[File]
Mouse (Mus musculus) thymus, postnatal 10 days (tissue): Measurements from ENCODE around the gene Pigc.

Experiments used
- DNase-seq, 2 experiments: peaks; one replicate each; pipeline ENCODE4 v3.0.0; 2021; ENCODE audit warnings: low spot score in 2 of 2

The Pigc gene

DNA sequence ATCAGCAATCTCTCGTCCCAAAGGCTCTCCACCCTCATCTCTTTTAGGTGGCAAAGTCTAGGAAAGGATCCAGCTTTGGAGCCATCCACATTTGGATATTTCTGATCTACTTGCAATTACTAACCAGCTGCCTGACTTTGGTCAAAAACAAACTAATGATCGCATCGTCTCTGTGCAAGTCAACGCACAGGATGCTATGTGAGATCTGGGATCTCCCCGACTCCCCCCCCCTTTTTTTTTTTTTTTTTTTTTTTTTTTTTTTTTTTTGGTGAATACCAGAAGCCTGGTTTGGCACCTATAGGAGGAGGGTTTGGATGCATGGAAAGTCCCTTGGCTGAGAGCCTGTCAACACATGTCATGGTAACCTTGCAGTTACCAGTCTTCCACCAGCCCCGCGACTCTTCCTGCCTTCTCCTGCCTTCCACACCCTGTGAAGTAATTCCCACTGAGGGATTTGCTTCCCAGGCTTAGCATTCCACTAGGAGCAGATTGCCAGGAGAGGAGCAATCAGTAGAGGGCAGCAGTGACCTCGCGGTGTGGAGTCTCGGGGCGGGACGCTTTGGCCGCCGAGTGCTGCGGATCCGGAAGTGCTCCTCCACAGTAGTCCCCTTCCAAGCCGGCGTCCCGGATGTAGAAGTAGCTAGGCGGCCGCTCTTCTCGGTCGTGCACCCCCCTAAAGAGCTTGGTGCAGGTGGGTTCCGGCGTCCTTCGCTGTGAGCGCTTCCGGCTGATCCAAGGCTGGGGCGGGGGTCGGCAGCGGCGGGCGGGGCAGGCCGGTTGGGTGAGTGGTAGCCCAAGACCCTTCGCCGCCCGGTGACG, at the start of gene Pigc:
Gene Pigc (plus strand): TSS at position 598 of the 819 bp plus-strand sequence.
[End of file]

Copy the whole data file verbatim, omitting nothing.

Mouse (Mus musculus) thymus, postnatal 10 days (tissue): Measurements from ENCODE around the gene Pigc.

Experiments used
- DNase-seq, 2 experiments: peaks; one replicate each; pipeline ENCODE4 v3.0.0; 2021; ENCODE audit warnings: low spot score in 2 of 2

The Pigc gene

DNA sequence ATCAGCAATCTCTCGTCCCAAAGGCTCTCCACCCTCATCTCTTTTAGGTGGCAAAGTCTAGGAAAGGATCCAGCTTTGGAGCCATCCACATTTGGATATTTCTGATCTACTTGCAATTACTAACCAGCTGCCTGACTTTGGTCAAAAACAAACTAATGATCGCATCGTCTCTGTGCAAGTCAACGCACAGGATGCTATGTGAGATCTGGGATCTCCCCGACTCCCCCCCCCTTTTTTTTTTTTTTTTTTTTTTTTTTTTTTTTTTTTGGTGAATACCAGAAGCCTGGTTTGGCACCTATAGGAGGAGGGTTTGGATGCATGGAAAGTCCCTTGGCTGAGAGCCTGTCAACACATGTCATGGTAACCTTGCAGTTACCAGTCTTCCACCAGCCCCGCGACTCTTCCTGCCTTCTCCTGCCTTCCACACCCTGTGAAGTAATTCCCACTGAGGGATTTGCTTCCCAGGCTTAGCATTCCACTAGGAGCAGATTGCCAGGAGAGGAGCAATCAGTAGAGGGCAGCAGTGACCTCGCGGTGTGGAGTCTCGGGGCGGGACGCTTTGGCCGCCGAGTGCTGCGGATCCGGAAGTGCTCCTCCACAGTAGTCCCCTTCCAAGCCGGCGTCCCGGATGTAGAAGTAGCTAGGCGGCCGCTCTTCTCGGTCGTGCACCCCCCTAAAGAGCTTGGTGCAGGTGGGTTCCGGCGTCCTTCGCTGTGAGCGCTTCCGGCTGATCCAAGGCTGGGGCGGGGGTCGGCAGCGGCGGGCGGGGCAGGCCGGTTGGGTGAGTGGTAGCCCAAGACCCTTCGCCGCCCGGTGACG, at the start of gene Pigc:
Gene Pigc (plus strand): TSS at position 598 of the 819 bp plus-strand sequence.